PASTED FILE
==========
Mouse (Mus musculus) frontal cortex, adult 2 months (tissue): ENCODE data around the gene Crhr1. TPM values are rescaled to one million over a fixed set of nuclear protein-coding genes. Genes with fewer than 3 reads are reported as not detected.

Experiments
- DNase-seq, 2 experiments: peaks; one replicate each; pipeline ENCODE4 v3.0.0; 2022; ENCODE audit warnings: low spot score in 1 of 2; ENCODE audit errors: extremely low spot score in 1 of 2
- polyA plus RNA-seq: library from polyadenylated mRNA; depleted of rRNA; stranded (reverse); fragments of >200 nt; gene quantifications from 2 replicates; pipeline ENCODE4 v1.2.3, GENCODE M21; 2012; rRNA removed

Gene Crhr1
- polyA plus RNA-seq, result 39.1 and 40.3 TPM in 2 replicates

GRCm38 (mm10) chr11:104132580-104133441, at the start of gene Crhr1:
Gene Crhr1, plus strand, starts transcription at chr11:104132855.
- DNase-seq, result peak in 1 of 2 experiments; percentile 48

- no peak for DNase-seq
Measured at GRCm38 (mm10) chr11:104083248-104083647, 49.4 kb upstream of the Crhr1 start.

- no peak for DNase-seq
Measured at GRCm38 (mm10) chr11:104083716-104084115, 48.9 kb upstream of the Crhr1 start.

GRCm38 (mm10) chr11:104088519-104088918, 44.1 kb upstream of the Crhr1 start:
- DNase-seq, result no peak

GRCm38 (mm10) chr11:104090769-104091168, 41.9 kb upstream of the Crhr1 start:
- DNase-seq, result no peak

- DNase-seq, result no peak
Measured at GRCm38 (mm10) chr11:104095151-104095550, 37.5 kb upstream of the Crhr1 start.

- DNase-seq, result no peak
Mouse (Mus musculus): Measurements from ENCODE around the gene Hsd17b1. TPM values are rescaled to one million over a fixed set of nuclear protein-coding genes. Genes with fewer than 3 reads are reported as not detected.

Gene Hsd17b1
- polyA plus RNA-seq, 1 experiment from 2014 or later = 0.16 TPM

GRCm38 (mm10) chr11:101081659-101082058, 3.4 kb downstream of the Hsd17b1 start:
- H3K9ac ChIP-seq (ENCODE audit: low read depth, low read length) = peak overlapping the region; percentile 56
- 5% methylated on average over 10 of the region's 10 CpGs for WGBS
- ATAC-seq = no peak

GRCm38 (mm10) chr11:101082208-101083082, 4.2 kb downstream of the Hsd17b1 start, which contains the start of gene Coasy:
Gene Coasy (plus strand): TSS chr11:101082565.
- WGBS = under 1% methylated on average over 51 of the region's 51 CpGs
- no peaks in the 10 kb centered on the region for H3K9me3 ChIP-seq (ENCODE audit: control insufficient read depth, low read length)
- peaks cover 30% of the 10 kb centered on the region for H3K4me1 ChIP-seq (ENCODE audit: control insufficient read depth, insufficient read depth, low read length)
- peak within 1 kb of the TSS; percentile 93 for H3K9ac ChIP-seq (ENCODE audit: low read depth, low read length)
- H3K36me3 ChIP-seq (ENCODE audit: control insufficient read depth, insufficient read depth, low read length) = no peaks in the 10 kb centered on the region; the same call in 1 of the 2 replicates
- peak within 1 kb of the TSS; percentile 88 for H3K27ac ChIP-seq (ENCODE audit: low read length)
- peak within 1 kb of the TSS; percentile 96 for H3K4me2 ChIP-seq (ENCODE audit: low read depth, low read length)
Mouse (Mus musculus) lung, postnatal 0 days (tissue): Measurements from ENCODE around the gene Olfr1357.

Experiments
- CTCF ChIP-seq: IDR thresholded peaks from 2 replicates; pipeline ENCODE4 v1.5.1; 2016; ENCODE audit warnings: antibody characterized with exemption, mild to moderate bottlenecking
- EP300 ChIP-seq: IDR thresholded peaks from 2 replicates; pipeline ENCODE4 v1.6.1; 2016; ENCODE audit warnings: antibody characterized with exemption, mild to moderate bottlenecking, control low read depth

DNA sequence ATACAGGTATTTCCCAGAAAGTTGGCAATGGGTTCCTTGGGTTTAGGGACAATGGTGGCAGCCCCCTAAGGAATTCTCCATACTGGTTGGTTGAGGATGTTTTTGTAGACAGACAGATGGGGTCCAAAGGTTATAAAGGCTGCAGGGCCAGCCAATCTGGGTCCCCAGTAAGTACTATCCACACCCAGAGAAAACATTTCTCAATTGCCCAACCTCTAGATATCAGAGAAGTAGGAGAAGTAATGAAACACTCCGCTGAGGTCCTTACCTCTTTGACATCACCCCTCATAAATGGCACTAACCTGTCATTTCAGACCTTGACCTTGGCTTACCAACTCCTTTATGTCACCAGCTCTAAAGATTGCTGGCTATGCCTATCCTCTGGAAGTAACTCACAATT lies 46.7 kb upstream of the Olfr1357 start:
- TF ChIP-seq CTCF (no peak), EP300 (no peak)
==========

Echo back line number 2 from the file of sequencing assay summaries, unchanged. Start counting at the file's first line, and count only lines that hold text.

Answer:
Experiments